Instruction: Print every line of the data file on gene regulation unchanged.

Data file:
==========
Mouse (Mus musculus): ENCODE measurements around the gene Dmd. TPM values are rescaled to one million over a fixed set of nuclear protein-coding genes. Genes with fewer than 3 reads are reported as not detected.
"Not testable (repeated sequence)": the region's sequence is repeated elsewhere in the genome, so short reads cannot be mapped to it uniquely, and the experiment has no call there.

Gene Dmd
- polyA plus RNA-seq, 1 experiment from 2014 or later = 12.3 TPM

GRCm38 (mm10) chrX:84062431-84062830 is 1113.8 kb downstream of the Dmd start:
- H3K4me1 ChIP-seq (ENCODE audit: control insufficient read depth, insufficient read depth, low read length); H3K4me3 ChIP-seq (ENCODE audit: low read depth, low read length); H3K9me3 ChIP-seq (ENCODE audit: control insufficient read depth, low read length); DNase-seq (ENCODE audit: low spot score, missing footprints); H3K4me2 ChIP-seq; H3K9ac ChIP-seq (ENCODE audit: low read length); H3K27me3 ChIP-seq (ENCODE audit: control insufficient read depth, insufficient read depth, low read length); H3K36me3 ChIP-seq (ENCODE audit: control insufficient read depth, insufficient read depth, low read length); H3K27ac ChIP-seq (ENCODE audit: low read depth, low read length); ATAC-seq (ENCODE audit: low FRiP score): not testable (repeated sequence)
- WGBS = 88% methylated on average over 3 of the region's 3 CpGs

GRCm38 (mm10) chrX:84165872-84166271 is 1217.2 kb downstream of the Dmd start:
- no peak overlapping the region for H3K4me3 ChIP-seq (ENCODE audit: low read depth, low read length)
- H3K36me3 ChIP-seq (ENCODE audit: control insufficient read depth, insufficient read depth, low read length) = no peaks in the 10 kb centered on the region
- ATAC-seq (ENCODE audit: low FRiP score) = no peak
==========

Mouse (Mus musculus): ENCODE measurements around the gene Dmd. TPM values are rescaled to one million over a fixed set of nuclear protein-coding genes. Genes with fewer than 3 reads are reported as not detected.
"Not testable (repeated sequence)": the region's sequence is repeated elsewhere in the genome, so short reads cannot be mapped to it uniquely, and the experiment has no call there.

Gene Dmd
- polyA plus RNA-seq, 1 experiment from 2014 or later = 12.3 TPM

GRCm38 (mm10) chrX:84062431-84062830 is 1113.8 kb downstream of the Dmd start:
- H3K4me1 ChIP-seq (ENCODE audit: control insufficient read depth, insufficient read depth, low read length); H3K4me3 ChIP-seq (ENCODE audit: low read depth, low read length); H3K9me3 ChIP-seq (ENCODE audit: control insufficient read depth, low read length); DNase-seq (ENCODE audit: low spot score, missing footprints); H3K4me2 ChIP-seq; H3K9ac ChIP-seq (ENCODE audit: low read length); H3K27me3 ChIP-seq (ENCODE audit: control insufficient read depth, insufficient read depth, low read length); H3K36me3 ChIP-seq (ENCODE audit: control insufficient read depth, insufficient read depth, low read length); H3K27ac ChIP-seq (ENCODE audit: low read depth, low read length); ATAC-seq (ENCODE audit: low FRiP score): not testable (repeated sequence)
- WGBS = 88% methylated on average over 3 of the region's 3 CpGs

GRCm38 (mm10) chrX:84165872-84166271 is 1217.2 kb downstream of the Dmd start:
- no peak overlapping the region for H3K4me3 ChIP-seq (ENCODE audit: low read depth, low read length)
- H3K36me3 ChIP-seq (ENCODE audit: control insufficient read depth, insufficient read depth, low read length) = no peaks in the 10 kb centered on the region
- ATAC-seq (ENCODE audit: low FRiP score) = no peak